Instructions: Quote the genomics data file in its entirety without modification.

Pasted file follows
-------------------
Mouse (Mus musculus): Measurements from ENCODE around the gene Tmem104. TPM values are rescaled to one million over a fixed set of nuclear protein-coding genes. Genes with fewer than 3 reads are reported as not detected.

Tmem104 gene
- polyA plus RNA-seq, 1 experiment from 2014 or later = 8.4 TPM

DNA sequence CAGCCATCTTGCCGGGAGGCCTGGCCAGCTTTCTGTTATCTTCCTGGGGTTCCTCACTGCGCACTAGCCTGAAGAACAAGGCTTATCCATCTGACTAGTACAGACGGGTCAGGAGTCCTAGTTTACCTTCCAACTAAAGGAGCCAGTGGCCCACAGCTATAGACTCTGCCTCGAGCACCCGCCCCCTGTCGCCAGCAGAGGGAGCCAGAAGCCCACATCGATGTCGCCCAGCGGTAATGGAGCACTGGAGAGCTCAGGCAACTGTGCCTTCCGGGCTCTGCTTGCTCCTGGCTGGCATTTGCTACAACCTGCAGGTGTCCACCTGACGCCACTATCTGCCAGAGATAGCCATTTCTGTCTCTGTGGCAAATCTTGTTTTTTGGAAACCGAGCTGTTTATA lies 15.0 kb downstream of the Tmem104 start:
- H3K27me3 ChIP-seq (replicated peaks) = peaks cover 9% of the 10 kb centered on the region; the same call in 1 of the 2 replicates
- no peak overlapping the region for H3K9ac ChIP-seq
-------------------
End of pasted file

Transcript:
Mouse (Mus musculus): Measurements from ENCODE around the gene Tmem104. TPM values are rescaled to one million over a fixed set of nuclear protein-coding genes. Genes with fewer than 3 reads are reported as not detected.

Tmem104 gene
- polyA plus RNA-seq, 1 experiment from 2014 or later = 8.4 TPM

DNA sequence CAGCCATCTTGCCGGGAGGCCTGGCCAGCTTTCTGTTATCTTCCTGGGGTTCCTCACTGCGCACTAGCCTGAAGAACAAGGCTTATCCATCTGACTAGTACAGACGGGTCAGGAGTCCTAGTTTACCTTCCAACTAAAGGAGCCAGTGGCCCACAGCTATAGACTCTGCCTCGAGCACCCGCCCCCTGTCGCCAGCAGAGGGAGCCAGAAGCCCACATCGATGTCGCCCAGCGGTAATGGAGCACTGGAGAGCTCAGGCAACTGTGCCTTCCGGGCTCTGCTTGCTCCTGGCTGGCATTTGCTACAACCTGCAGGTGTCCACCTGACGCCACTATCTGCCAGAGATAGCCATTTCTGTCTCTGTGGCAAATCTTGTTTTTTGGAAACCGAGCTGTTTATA lies 15.0 kb downstream of the Tmem104 start:
- H3K27me3 ChIP-seq (replicated peaks) = peaks cover 9% of the 10 kb centered on the region; the same call in 1 of the 2 replicates
- no peak overlapping the region for H3K9ac ChIP-seq